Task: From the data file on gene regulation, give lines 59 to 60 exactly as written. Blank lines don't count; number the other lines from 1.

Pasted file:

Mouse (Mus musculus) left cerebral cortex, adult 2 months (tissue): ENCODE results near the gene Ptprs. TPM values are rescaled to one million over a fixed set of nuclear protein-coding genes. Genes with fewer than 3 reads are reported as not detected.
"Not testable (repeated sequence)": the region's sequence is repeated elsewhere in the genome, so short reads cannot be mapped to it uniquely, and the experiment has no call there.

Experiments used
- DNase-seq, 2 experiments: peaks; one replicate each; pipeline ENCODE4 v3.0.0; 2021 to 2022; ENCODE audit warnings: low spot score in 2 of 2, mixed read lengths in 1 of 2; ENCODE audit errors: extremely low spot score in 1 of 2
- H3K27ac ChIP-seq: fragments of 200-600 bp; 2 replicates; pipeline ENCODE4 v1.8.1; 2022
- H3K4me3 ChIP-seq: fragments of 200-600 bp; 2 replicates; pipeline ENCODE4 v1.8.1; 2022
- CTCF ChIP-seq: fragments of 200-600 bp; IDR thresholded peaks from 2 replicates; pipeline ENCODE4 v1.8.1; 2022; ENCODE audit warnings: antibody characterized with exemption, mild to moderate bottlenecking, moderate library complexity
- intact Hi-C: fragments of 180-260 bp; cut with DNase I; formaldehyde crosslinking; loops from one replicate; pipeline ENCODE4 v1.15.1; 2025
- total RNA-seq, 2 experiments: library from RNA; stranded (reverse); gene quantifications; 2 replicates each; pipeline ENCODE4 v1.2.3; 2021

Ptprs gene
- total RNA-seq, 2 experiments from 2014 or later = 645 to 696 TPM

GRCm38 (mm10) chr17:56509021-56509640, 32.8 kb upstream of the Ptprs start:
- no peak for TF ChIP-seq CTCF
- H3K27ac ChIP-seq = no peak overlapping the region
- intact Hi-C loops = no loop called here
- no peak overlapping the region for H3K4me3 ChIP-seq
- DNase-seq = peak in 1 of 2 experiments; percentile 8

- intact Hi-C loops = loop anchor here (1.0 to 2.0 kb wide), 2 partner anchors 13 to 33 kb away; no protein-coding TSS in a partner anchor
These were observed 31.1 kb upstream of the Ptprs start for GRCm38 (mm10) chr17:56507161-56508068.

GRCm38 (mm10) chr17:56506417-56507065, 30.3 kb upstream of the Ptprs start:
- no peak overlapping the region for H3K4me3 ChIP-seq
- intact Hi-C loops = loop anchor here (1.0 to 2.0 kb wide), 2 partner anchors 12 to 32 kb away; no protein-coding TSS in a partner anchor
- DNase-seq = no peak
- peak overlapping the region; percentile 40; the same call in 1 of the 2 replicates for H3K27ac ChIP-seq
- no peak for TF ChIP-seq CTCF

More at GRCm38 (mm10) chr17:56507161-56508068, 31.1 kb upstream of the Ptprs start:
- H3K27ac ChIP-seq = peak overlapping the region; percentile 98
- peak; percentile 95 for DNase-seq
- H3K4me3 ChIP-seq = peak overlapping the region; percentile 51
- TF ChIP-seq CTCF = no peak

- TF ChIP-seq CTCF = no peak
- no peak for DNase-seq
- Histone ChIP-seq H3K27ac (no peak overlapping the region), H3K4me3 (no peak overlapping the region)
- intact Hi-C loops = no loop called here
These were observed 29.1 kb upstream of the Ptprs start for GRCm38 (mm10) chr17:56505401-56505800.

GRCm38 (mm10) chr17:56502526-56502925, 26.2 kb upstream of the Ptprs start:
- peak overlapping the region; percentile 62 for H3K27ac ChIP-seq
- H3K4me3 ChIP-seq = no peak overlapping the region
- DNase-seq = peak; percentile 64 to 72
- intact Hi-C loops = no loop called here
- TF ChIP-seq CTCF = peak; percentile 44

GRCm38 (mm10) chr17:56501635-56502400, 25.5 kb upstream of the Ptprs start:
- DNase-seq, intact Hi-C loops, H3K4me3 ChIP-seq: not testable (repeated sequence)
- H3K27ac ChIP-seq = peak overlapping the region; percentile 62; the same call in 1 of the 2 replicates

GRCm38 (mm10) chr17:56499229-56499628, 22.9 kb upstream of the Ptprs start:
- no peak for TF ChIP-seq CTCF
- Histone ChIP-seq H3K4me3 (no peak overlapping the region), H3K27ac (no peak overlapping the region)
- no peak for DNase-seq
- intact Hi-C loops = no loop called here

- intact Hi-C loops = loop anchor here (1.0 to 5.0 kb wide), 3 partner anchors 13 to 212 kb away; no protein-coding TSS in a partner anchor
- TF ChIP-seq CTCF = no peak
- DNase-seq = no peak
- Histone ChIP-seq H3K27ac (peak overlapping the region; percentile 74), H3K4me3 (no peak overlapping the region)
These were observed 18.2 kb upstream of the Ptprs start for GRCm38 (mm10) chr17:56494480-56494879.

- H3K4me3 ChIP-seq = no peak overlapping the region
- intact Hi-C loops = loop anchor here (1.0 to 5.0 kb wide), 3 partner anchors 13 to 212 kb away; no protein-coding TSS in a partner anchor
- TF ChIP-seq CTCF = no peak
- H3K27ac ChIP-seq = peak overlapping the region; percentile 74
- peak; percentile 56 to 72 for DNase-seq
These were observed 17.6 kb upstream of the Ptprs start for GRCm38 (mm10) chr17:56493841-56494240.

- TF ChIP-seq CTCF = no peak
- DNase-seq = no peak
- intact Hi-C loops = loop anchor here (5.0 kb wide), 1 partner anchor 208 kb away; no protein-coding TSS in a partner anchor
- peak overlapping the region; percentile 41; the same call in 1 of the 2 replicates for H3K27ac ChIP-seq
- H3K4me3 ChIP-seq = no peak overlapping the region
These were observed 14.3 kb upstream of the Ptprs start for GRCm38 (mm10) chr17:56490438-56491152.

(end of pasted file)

- peak; percentile 56 to 72 for DNase-seq
These were observed 17.6 kb upstream of the Ptprs start for GRCm38 (mm10) chr17:56493841-56494240.